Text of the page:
My friend's 92 Rodeo 3.1L had about two quarts of oil in it when we changed it and still holds great oil pressure. It's a very forgiving engine. Not to mention the alternator is up high and can be swapped for any high-cap GM alternator, unlike the 2.6L.squatch said:Yes sasquatch, it's a long story. If you don't have any previous preference I would just go with the best cleanest truck you can find. Second gens are nice too but my experience is limited to a couple of years in my 2000. I prefer the simplicity of the first gens. If you are an auto guy maybe a little better with the v6. 5 spd guy go 4 banger. The 2.6 does like regular maint and will let you know if you neglect it. The v6 may be a little more forgiving of late tune ups ect.datroopa said:Thanks Squatch. (Is that name short for Sa-squatch?) Good to hear that these babies run I thought so. Man i shoulda kept that '90 LS 2.8, that car was clean and mean. I like that header pic, I dunno if I'm gonna get away with that here in Cali (damn smog rules). But I'm sure something can be done to 2.6 to pump it up a little. Okay man thanks again Squatch for that post.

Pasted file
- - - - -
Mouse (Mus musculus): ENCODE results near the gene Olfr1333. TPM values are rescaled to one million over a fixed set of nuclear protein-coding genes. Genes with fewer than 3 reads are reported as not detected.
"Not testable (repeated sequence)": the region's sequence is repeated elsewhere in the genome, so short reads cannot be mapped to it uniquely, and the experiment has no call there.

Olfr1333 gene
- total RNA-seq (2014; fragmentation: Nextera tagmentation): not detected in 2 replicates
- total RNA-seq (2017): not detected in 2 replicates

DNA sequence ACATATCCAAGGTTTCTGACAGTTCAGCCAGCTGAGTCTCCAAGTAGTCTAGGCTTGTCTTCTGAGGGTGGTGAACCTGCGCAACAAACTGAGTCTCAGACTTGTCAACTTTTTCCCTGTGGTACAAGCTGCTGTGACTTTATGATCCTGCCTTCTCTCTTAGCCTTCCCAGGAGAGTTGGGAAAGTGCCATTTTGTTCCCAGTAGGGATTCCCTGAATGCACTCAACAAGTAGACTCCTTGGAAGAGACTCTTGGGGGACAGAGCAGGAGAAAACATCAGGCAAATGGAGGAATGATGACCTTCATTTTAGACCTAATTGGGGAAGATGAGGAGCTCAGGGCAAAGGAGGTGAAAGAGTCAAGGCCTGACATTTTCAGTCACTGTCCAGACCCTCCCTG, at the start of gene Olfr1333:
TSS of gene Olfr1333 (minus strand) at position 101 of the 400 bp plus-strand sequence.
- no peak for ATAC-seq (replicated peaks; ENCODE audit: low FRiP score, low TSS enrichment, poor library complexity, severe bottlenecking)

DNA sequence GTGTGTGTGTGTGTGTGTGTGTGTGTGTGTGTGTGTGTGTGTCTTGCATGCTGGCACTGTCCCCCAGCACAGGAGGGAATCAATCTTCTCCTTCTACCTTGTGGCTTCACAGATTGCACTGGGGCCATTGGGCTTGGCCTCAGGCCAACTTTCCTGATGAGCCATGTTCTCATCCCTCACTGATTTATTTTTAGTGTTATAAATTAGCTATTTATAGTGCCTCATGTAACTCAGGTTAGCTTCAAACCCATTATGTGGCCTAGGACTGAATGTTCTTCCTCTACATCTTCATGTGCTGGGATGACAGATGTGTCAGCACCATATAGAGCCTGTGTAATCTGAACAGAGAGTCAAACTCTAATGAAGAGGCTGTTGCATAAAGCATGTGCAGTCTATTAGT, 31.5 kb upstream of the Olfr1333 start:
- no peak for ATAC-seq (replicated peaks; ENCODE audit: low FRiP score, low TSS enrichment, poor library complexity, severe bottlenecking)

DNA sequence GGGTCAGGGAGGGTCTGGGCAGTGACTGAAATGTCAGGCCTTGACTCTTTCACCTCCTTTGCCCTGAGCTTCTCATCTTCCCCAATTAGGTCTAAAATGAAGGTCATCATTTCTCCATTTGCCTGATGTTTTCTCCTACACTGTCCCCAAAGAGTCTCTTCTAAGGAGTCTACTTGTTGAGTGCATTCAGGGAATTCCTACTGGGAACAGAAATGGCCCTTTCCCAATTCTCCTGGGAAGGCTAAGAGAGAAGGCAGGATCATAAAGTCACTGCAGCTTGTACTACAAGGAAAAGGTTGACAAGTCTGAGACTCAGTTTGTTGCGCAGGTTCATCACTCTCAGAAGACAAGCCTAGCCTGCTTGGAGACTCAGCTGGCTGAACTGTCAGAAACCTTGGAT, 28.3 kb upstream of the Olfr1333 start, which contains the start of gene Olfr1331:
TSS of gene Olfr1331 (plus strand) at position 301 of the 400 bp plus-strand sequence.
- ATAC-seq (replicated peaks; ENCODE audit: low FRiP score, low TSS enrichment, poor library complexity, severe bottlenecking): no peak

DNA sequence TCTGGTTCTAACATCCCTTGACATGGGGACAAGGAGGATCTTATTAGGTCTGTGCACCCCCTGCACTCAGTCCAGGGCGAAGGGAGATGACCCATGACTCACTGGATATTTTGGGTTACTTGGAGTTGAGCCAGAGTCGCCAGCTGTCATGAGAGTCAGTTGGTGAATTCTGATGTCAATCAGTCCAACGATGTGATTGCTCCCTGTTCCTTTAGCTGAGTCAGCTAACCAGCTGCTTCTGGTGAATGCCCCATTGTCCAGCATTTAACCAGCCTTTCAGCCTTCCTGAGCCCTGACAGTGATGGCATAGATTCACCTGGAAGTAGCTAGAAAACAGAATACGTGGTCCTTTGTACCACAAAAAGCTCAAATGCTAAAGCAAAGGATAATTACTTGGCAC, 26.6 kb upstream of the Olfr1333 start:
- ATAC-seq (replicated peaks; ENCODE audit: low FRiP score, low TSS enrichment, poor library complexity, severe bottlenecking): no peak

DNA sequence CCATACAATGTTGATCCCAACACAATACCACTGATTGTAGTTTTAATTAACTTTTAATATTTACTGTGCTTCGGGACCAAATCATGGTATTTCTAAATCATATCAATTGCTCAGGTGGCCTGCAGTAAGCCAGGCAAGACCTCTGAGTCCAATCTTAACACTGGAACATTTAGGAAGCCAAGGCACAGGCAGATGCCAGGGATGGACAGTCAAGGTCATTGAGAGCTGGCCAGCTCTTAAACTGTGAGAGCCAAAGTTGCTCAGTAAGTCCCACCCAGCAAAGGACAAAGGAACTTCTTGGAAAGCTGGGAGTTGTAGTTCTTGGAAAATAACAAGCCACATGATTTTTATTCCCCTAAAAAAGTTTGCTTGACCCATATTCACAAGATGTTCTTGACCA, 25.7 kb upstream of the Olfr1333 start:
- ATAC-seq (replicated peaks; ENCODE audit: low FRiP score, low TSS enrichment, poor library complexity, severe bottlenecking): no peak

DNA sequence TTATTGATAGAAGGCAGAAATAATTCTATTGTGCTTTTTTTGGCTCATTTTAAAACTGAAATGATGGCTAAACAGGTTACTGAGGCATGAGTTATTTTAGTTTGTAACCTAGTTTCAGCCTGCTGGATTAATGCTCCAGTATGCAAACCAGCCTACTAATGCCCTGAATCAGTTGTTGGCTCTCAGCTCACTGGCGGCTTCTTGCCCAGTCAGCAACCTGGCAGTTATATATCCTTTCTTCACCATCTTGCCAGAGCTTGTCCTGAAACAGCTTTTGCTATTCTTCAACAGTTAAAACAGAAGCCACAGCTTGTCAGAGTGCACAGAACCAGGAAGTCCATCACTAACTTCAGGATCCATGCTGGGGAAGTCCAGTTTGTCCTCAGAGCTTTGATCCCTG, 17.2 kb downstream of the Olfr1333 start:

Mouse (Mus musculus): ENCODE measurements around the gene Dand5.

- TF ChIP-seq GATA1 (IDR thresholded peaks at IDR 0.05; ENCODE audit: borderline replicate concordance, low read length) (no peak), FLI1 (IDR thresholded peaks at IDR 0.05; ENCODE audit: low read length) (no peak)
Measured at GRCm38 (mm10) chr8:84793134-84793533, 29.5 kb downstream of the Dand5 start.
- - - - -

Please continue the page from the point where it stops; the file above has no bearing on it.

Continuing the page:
Anyone else wanna weigh in with their 2cents?
However, I must disagree with you squatch, the 2.6L auto has a much tougher and more reliable transmission than the 2.8L V6 auto. The V6s use the GM 4L30E (look up failures and fluid changes here) while the 2.6L autos use the Toyota-esque Aisin 30-40LE. Much tougher and will withstand much more abuse. The 4L30 was designed for cars (older BMW 5-series), the 30-40LE (A340H) was designed for use in trucks (Tacoma, Sequoia, Tundra, 4Runner, etc)